Corticosteroid injections

Corticosteroid injections are used to prevent and treat some keloid and hypertrophic scars.

Corticosteroids are injected into the scar to reduce any inflammation (swelling) and to flatten the scar. Depending on the type of scar, the corticosteroid injection may need to be repeated. Two or three injections are usually given a month apart, although this type of treatment may continue for six months or possibly longer, depending on how the scar reacts to the injections.  

A local anaesthetic may be combined with the corticosteroid to reduce any pain and discomfort.

Silicon gel sheets

Silicon gel sheets are available from some pharmacies. They are used on healing skin (not open wounds) and can help to treat and prevent hypertrophic and keloid scars.

To be effective, silicon gel sheets should be worn over the scar 12 to 24 hours a day, for two to three months. Most sheets can be reused until they dissolve. Both the scar and the silicone sheet should be washed with mild soap and water each day.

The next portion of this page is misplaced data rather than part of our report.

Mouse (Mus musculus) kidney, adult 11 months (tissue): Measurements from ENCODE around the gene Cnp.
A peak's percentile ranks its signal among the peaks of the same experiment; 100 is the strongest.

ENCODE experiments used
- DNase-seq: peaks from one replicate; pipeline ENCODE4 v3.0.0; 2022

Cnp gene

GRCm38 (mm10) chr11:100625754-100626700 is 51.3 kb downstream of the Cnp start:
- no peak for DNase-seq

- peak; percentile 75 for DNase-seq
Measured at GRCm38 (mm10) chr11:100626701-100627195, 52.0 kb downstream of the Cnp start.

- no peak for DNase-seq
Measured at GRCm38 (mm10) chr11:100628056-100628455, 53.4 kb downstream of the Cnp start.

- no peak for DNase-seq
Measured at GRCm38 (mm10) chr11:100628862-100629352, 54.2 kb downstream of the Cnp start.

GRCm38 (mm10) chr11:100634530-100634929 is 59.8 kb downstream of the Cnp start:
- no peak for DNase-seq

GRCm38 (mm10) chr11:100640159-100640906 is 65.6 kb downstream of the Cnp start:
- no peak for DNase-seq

Silicone is also available as an ointment, which can be applied to your skin to help treat scars.

You can ask your GP, dermatologist or pharmacist for further advice about using silicone gel sheets.

Surgery

Sometimes, surgery can improve the appearance of scars. Surgery can be used to:

  • change the positioning of the scar
  • change the shape of the scar
  • release a tight scar that is close to a joint in order to improve movement

Be aware that having surgery on your scar will leave a new scar that will take up to two years to heal. There is also an increased risk of further keloid and hypertrophic scarring following surgery. After surgery, the recurrence rate for keloid scarring is 50-80%.

Pressure dressings

The aim of pressure dressings is to make scars less visible, and to flatten and soften them.

Pressure dressings are usually made from a stretchy, elastic material. They are worn over the scar 24 hours a day, for around 6 to12 months. They can also be used in combination with silicone gel sheeting to improve the appearance of scars over a long period of time.

Other treatments